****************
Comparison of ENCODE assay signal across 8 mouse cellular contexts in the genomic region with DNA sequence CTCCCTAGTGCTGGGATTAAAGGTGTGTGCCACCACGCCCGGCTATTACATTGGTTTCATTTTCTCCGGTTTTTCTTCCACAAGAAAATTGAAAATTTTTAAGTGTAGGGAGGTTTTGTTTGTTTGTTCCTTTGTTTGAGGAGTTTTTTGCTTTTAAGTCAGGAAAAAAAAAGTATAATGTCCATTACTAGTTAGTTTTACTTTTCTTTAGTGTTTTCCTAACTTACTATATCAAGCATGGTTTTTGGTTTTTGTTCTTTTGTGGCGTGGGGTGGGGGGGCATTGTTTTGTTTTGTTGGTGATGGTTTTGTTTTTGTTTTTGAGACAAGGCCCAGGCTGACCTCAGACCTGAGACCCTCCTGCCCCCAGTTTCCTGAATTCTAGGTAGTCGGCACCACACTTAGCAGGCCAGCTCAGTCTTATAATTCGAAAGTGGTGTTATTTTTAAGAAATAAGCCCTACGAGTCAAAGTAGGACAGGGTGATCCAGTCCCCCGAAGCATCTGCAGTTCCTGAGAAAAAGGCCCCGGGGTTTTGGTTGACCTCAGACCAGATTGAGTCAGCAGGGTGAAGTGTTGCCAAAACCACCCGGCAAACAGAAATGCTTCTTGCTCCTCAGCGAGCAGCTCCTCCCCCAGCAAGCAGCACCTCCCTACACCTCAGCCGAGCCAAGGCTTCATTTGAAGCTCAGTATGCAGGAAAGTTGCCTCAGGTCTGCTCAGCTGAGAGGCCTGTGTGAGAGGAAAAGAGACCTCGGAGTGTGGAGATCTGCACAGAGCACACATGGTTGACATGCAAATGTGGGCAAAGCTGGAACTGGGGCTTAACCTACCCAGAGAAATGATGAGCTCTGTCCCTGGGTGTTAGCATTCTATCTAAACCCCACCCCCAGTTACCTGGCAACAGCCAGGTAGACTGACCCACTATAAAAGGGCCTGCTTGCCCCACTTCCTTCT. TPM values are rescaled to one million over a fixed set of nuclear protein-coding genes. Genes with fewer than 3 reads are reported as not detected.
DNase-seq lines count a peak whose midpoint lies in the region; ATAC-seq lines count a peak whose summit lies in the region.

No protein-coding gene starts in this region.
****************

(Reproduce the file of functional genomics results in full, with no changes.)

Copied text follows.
Comparison of ENCODE assay signal across 8 mouse cellular contexts in the genomic region with DNA sequence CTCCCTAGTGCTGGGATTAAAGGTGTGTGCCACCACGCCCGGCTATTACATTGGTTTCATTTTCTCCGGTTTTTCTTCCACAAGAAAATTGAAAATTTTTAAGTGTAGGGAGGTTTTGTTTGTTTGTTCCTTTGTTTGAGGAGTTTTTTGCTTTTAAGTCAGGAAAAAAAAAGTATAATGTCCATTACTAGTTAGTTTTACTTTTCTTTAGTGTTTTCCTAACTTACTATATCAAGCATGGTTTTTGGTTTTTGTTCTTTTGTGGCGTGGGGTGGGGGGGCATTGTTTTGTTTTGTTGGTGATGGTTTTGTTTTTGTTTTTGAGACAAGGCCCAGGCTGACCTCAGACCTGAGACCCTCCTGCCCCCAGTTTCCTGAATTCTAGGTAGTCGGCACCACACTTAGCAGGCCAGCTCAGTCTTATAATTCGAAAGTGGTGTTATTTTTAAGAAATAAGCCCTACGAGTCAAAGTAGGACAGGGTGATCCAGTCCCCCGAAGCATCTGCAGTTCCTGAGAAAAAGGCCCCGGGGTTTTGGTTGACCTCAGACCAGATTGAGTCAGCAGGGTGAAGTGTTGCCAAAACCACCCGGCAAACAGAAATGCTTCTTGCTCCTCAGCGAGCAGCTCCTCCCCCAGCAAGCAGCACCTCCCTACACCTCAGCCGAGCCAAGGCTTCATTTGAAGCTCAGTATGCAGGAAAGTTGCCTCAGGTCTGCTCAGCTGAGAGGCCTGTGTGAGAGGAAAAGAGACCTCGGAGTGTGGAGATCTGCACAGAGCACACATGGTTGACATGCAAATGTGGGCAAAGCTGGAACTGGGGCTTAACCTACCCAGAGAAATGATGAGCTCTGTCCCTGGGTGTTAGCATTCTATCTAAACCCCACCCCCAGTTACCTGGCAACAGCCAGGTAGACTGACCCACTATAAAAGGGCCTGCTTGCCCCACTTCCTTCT. TPM values are rescaled to one million over a fixed set of nuclear protein-coding genes. Genes with fewer than 3 reads are reported as not detected.
DNase-seq lines count a peak whose midpoint lies in the region; ATAC-seq lines count a peak whose summit lies in the region.

No protein-coding gene starts in this region.